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Comparisons of dissolved organic matter and its optical characteristics in small low and high Arctic catchments


Title (Dublin Core)

Comparisons of dissolved organic matter and its optical characteristics in small low and high Arctic catchments

Description (Dublin Core)

<p>Climate change is affecting the rate of carbon cycling,
particularly in the Arctic. Permafrost degradation through deeper thaw and
physical disturbances results in the release of carbon dioxide and methane to
the atmosphere and to an increase in lateral dissolved organic matter (DOM)
fluxes. Whereas riverine DOM fluxes of the large Arctic rivers are well
assessed, knowledge is limited with regard to small catchments that cover
more than 40&thinsp;% of the Arctic drainage basin. Here, we use absorption
measurements to characterize changes in DOM quantity and quality in a low
Arctic (Herschel Island, Yukon, Canada) and a high Arctic (Cape Bounty,
Melville Island, Nunavut, Canada) setting with regard to geographical
differences, impacts of permafrost degradation, and rainfall events. We find
that DOM quantity and quality is controlled by differences in vegetation
cover and soil organic carbon content (SOCC). The low Arctic site has higher
SOCC and greater abundance of plant material resulting in higher
chromophoric dissolved organic matter (cDOM) and dissolved organic carbon
(DOC) than in the high Arctic. DOC concentration and cDOM in surface waters
at both sites show strong linear relationships similar to the one for the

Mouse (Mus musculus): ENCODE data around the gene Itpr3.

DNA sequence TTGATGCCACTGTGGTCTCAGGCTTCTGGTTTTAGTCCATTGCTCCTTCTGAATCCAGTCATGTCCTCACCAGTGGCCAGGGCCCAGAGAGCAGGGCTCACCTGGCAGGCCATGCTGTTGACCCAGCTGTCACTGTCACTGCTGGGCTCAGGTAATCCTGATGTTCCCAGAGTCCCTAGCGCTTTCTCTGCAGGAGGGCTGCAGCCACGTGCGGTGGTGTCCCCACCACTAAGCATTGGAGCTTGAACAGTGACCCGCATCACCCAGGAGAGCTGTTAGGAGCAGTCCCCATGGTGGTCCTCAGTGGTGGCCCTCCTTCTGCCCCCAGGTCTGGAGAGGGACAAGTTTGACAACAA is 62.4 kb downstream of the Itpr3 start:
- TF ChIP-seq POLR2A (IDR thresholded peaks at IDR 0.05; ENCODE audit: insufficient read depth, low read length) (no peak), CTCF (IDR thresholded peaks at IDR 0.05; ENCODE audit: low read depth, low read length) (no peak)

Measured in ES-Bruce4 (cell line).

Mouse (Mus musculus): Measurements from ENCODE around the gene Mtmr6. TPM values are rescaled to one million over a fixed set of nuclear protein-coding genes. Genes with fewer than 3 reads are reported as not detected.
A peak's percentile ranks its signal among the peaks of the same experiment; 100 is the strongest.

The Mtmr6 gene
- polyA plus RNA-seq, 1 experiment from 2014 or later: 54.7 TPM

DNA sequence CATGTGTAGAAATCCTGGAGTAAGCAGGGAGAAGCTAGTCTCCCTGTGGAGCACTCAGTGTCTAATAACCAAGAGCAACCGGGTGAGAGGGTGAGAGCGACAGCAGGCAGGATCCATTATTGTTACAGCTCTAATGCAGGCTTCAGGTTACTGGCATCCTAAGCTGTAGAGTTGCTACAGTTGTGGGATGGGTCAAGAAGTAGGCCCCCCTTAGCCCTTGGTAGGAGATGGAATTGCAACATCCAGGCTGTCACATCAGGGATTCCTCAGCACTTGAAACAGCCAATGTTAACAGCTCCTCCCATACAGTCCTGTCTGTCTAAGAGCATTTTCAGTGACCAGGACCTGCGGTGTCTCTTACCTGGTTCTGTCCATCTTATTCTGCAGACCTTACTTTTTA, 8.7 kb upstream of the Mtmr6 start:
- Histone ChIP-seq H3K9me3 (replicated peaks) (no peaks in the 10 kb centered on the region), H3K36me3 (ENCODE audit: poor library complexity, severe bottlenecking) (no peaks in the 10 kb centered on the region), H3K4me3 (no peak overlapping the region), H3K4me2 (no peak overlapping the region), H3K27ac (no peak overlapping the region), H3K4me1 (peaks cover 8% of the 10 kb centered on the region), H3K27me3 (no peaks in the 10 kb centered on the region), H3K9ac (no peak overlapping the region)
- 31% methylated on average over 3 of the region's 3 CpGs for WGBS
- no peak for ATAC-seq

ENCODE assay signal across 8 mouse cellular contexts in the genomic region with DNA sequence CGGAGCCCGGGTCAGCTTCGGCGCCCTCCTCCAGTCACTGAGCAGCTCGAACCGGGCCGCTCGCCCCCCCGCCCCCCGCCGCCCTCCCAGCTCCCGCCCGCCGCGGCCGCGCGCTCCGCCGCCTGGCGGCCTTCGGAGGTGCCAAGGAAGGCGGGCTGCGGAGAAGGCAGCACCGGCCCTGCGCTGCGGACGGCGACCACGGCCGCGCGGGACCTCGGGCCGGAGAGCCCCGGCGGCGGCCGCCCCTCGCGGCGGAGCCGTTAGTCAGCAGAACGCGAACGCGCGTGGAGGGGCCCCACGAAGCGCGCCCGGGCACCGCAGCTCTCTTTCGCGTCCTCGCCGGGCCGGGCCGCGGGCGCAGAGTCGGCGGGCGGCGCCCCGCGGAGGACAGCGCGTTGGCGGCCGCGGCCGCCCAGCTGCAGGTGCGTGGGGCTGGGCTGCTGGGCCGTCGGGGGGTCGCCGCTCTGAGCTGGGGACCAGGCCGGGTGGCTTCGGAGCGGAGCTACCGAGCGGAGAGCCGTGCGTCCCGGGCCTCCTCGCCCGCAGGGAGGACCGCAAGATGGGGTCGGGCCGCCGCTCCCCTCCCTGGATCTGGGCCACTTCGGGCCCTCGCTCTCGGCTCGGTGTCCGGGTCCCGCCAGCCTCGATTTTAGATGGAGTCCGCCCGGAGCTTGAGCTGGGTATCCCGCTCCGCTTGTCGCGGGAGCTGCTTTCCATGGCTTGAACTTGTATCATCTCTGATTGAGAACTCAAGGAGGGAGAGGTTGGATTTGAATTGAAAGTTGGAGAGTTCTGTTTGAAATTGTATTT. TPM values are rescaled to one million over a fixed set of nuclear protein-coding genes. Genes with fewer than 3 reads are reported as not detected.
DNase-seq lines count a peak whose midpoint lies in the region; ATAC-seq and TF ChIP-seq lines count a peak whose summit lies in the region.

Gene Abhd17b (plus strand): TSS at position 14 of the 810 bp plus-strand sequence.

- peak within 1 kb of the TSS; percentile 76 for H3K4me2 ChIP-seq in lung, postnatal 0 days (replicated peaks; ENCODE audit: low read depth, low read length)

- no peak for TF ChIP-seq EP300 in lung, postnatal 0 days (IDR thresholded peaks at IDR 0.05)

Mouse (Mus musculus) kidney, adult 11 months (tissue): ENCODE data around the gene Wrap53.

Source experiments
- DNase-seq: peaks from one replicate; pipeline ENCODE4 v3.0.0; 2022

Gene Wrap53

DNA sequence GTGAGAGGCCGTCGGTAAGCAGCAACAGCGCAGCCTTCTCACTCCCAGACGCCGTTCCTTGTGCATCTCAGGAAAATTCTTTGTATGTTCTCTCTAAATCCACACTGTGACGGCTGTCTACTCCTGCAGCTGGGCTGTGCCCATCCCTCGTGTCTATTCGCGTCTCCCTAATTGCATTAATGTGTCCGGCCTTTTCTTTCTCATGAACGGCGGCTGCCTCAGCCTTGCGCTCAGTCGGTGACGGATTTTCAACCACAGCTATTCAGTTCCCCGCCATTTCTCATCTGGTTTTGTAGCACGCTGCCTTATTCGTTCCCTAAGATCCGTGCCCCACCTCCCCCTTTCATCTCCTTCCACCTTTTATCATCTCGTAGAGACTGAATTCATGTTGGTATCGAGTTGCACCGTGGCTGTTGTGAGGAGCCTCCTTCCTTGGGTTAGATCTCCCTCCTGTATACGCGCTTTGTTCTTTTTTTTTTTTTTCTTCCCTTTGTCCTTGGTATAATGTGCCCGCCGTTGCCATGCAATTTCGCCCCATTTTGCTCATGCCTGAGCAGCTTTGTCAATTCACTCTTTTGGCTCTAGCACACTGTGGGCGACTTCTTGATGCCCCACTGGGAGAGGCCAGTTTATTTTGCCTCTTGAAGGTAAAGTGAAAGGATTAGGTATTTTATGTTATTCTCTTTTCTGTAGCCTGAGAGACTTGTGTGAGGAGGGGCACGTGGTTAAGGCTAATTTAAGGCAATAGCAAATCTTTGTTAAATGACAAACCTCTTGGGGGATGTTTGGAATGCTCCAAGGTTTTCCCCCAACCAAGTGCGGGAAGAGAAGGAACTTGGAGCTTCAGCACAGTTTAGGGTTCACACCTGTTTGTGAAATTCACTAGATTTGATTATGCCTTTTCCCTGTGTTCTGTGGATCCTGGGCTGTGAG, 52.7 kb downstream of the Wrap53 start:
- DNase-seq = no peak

great Arctic rivers. We used the optical characteristics of DOM such as cDOM
absorption, specific ultraviolet absorbance (SUVA), ultraviolet (UV)
spectral slopes (S275–295), and slope ratio (SR) for assessing quality
changes downstream, at base flow and storm flow conditions, and in relation to
permafrost disturbance. DOM in streams at both sites demonstrated optical
signatures indicative of photodegradation downstream processes, even over
short distances of 2000&thinsp;m. Flow pathways and the connected hydrological
residence time control DOM quality. Deeper flow pathways allow the export of
permafrost-derived DOM (i.e. from deeper in the active layer), whereas
shallow pathways with shorter residence times lead to the export of fresh
surface- and near-surface-derived DOM. Compared to the large Arctic rivers,
DOM quality exported from the small catchments studied here is much fresher
and therefore prone to degradation. Assessing optical properties of DOM and
linking them to catchment properties will be a useful tool for understanding
changing DOM fluxes and quality at a pan-Arctic scale.</p>

Creator (Dublin Core)

C. Coch
B. Juhls
S. F. Lamoureux
M. J. Lafrenière
M. Fritz
B. Heim
H. Lantuit

Subject (Dublin Core)


Publisher (Dublin Core)

Copernicus Publications

Date (Dublin Core)


Type (Dublin Core)


Identifier (Dublin Core)


Source (Dublin Core)

Biogeosciences, Vol 16, Pp 4535-4553 (2019)

Language (Dublin Core)


Relation (Dublin Core)

Provenance (Dublin Core)

Journal Licence: CC BY